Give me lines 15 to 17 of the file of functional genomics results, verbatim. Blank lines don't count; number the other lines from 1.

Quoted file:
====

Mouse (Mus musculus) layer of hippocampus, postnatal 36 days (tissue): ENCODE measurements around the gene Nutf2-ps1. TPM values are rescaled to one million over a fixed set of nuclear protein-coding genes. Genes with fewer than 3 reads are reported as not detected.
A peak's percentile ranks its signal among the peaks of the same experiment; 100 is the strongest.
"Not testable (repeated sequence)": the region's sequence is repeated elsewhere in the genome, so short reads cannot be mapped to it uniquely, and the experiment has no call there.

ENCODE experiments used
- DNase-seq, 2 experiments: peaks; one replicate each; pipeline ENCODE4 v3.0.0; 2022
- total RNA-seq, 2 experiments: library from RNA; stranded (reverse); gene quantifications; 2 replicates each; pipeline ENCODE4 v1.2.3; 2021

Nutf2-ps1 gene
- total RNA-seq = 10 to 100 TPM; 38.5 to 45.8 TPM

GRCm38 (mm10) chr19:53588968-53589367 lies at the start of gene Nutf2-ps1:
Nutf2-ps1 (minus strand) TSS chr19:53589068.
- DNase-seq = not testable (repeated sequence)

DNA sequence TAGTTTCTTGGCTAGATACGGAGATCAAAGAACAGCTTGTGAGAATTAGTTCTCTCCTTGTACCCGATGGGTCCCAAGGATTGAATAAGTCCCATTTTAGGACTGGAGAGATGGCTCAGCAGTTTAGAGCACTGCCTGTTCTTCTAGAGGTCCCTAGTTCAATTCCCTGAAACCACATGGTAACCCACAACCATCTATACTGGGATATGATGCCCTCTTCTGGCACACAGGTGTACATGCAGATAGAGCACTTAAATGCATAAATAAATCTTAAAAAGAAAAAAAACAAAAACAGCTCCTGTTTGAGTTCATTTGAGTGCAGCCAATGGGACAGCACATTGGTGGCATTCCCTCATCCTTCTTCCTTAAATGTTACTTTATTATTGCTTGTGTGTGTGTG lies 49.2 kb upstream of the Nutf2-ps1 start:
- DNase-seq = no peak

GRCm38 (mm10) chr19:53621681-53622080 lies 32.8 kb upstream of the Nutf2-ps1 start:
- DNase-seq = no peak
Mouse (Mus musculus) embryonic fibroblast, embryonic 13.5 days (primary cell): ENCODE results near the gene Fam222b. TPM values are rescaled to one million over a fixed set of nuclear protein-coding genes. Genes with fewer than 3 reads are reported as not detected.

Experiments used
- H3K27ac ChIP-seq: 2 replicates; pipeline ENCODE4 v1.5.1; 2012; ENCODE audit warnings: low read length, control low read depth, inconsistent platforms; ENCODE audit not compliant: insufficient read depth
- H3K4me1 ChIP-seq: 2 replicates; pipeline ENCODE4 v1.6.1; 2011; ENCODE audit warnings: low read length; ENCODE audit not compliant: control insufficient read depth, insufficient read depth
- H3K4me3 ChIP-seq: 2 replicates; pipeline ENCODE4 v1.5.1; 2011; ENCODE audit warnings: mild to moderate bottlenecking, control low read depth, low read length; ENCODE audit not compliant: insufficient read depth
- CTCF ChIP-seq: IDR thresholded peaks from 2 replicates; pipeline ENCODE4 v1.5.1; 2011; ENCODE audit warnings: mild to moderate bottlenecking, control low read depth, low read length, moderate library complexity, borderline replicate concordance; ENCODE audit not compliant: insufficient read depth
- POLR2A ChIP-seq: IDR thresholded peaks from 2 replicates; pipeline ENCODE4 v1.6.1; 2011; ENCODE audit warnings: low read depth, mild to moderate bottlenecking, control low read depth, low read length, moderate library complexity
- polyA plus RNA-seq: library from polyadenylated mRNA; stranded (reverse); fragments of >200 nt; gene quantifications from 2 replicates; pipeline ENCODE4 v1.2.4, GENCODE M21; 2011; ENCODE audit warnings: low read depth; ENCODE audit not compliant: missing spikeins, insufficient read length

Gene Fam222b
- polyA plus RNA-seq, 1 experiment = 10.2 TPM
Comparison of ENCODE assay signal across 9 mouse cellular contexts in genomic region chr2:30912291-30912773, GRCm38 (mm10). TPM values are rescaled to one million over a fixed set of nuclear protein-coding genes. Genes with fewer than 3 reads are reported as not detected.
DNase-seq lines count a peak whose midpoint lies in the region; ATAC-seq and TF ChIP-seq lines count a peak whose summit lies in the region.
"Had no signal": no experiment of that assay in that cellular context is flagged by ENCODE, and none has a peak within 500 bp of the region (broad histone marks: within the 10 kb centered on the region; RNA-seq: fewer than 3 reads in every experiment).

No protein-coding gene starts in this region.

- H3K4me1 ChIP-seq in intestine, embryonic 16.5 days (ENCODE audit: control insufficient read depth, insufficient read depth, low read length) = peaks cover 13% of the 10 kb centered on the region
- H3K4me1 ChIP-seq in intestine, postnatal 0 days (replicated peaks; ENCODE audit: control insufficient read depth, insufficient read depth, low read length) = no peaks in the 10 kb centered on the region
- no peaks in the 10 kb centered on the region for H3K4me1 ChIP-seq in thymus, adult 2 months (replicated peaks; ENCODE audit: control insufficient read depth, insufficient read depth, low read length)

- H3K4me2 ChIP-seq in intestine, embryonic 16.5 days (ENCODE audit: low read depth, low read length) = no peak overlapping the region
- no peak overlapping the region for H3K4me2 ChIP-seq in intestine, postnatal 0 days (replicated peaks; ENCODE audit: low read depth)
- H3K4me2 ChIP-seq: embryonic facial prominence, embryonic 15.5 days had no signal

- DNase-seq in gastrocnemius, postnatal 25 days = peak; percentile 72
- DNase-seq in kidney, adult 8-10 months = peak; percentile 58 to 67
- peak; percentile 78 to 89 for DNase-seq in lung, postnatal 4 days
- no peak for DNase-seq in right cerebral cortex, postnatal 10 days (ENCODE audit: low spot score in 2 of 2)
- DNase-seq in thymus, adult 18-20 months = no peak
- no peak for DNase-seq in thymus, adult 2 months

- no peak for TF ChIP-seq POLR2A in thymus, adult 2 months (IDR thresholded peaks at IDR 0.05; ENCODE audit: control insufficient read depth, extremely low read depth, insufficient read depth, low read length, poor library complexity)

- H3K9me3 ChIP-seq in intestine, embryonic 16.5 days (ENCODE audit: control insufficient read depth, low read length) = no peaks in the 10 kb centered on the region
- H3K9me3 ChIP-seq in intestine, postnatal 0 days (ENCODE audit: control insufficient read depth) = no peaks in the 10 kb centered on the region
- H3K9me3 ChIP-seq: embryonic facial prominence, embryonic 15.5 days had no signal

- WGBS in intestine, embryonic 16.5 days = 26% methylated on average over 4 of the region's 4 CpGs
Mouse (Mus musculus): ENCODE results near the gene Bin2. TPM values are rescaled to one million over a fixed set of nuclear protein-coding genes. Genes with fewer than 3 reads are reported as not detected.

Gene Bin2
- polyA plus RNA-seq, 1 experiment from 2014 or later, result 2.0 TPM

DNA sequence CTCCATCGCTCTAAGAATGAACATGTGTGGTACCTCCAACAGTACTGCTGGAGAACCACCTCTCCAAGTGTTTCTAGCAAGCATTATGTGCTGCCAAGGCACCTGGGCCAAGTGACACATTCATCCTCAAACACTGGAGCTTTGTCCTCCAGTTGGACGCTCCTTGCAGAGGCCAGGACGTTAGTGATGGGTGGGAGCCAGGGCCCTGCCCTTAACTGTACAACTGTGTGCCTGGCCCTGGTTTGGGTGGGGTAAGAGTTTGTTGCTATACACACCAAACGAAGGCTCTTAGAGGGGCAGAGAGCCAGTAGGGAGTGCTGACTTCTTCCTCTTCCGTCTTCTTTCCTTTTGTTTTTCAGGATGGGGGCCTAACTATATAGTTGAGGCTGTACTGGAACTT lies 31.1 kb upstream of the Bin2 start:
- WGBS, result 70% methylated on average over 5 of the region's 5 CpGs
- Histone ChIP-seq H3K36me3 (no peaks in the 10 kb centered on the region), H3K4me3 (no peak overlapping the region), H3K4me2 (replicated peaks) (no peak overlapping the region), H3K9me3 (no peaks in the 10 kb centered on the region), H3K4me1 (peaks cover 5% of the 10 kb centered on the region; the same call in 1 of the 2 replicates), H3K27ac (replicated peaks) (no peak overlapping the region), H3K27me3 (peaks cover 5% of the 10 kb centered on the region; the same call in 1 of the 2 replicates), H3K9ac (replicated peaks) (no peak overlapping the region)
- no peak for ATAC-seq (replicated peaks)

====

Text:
- DNase-seq = no peak
Mouse (Mus musculus) embryonic fibroblast, embryonic 13.5 days (primary cell): ENCODE results near the gene Fam222b. TPM values are rescaled to one million over a fixed set of nuclear protein-coding genes. Genes with fewer than 3 reads are reported as not detected.

Experiments used